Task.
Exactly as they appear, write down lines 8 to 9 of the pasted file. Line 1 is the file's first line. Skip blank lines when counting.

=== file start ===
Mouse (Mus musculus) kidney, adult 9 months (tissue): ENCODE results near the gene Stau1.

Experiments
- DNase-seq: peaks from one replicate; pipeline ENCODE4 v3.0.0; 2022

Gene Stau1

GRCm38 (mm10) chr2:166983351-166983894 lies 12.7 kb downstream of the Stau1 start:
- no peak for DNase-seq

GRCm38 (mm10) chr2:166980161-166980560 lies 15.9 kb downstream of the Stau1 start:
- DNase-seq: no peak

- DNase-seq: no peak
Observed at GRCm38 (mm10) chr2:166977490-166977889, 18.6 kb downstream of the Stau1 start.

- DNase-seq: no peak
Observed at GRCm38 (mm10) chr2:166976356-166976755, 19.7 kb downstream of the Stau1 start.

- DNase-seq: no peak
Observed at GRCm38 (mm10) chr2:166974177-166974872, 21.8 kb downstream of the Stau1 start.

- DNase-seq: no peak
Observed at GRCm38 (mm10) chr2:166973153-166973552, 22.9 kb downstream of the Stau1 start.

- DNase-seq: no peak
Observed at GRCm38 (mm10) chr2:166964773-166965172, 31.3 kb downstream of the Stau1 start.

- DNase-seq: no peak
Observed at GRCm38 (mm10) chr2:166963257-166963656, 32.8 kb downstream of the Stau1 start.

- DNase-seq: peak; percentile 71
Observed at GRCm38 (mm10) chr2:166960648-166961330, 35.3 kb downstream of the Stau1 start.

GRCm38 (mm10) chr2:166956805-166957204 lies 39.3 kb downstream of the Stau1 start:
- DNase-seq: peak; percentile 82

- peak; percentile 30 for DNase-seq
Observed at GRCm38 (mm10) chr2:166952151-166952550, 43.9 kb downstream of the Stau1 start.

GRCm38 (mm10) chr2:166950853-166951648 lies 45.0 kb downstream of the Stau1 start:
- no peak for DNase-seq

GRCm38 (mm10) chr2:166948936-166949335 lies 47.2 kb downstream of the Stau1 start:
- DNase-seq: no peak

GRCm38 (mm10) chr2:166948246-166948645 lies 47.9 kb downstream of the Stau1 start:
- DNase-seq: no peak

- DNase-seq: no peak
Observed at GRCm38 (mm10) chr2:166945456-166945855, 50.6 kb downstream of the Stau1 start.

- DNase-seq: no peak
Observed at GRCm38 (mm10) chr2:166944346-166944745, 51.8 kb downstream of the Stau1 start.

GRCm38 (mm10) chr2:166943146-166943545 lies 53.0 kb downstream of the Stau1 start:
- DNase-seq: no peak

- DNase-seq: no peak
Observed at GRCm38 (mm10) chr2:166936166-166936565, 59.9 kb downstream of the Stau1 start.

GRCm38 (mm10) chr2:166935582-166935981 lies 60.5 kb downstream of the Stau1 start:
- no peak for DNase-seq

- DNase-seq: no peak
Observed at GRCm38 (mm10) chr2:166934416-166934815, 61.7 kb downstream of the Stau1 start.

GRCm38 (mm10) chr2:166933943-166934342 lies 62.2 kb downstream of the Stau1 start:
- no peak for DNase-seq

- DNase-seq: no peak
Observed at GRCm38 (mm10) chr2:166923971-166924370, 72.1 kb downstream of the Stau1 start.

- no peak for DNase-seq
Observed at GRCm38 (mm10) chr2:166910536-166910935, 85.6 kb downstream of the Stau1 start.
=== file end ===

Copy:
- DNase-seq: no peak

- DNase-seq: no peak